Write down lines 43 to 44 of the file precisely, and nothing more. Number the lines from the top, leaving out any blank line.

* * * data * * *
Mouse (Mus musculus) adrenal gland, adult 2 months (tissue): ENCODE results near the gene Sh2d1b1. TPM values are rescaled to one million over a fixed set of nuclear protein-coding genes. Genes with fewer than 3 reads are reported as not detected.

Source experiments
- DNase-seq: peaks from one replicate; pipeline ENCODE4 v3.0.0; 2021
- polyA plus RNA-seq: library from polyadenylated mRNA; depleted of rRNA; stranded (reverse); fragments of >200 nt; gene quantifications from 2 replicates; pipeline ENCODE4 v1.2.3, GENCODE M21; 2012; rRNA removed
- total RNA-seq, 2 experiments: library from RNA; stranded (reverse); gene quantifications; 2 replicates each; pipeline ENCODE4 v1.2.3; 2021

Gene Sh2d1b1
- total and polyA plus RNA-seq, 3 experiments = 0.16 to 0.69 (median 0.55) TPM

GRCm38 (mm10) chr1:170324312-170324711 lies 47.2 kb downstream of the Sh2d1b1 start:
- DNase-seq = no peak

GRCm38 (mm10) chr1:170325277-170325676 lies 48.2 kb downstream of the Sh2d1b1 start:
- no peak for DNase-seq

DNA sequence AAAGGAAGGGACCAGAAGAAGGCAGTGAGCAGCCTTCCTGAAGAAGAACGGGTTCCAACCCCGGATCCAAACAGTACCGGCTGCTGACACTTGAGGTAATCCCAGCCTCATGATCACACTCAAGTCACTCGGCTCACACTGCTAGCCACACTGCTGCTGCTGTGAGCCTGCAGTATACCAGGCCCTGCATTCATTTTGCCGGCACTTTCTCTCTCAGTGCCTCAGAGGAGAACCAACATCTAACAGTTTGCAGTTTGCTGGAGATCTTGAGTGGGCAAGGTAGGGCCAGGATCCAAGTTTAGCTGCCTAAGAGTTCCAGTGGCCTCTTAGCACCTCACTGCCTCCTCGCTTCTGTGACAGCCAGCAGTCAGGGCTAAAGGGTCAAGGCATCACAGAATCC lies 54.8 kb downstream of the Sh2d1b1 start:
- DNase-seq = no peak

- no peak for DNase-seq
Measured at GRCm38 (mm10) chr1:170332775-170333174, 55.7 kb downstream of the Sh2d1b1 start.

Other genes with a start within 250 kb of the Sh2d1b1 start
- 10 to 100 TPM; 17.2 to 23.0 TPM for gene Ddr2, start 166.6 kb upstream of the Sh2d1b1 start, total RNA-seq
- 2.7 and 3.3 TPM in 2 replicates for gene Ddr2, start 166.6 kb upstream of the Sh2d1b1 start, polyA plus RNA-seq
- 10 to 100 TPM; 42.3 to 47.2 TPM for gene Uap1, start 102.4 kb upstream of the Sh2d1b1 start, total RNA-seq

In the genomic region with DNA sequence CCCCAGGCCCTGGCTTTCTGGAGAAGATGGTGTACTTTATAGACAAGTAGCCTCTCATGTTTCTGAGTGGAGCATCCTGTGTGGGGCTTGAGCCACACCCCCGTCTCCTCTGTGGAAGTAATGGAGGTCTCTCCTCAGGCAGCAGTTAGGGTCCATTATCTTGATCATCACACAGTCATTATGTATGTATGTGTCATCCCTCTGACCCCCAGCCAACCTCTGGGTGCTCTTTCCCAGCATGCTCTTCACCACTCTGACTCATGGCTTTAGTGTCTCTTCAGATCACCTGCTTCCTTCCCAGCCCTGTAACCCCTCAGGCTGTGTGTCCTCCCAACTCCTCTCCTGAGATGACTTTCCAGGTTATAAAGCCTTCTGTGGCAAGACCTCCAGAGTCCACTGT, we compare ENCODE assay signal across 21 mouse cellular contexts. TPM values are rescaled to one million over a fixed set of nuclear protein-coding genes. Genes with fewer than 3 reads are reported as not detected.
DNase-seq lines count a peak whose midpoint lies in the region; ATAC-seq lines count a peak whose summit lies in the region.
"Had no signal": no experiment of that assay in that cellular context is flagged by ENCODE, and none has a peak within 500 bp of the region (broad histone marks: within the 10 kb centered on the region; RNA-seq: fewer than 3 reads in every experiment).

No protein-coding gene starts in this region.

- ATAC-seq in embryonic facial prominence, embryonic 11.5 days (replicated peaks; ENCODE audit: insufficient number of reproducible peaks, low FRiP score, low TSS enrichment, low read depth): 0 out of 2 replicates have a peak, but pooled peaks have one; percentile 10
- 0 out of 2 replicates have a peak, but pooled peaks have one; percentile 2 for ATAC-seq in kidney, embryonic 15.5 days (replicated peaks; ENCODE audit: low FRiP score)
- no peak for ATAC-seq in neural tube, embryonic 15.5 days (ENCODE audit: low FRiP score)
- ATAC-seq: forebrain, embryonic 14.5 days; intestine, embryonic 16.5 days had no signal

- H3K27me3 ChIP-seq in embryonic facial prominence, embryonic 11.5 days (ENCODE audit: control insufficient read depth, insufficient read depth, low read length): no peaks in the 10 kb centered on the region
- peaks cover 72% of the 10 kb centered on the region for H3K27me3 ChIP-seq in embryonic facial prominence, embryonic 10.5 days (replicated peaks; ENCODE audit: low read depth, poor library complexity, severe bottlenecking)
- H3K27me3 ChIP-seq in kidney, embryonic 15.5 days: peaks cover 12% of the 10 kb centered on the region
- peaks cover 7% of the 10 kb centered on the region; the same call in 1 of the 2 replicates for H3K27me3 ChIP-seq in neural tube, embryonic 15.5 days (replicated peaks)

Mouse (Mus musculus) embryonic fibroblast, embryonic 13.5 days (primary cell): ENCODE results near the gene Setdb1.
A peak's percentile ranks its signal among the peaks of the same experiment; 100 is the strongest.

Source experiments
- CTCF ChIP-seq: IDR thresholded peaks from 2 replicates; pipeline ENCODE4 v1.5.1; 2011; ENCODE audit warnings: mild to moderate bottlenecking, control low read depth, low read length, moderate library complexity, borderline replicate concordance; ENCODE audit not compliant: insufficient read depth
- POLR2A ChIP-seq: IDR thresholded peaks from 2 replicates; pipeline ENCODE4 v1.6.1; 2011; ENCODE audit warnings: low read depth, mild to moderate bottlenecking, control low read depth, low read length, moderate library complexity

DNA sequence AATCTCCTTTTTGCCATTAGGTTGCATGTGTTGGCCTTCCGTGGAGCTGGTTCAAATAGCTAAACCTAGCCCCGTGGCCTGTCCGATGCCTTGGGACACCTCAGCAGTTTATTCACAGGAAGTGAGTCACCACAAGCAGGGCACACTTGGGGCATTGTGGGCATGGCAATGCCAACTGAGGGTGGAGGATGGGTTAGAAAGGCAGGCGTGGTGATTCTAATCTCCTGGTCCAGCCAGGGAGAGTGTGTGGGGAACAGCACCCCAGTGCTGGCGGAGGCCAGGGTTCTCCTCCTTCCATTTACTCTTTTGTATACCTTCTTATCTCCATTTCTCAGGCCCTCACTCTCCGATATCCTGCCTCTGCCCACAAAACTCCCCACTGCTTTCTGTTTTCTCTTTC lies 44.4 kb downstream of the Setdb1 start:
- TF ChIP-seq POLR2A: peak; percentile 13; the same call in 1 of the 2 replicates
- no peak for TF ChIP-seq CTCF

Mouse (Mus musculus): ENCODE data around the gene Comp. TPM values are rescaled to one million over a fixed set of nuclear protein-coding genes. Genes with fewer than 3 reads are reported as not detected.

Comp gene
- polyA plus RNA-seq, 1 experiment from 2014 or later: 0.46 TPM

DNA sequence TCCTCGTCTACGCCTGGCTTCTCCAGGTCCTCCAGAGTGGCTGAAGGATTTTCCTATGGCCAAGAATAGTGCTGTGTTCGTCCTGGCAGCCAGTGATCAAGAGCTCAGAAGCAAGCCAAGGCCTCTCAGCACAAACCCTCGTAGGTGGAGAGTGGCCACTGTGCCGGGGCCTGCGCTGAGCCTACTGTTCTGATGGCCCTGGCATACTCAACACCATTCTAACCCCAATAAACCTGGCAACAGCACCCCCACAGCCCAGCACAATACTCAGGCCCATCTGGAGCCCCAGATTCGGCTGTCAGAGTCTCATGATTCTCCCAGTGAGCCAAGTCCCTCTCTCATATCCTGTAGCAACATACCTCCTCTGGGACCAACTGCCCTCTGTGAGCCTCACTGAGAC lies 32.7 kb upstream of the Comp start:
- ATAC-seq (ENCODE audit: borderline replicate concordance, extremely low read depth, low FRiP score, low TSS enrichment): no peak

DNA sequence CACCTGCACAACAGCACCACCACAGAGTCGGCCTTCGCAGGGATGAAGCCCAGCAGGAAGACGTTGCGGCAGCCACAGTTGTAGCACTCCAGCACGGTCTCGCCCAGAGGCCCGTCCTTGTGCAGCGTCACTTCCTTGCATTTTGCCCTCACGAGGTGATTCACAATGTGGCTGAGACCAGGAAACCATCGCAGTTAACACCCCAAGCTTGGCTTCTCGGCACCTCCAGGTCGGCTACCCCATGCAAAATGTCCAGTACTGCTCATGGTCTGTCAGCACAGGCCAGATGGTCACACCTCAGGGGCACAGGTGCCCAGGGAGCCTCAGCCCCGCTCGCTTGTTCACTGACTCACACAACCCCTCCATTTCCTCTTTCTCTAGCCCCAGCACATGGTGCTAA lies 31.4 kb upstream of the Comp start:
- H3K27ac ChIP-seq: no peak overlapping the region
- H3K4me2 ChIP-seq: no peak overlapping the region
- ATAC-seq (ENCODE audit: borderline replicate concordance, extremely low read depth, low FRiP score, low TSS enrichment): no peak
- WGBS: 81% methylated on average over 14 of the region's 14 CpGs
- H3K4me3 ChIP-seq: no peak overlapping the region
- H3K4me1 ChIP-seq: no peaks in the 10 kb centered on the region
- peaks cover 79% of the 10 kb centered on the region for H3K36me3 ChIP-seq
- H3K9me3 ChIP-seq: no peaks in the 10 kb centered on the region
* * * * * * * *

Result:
DNA sequence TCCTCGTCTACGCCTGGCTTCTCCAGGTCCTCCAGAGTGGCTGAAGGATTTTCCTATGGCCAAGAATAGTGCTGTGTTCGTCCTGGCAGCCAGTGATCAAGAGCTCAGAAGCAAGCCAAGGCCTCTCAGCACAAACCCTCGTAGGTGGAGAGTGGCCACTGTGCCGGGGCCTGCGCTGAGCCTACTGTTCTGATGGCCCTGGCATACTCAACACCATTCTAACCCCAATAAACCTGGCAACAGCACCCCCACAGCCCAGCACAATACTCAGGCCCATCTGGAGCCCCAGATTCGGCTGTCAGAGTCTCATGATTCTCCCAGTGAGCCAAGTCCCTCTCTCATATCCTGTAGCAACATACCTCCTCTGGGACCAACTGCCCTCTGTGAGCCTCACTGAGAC lies 32.7 kb upstream of the Comp start:
- ATAC-seq (ENCODE audit: borderline replicate concordance, extremely low read depth, low FRiP score, low TSS enrichment): no peak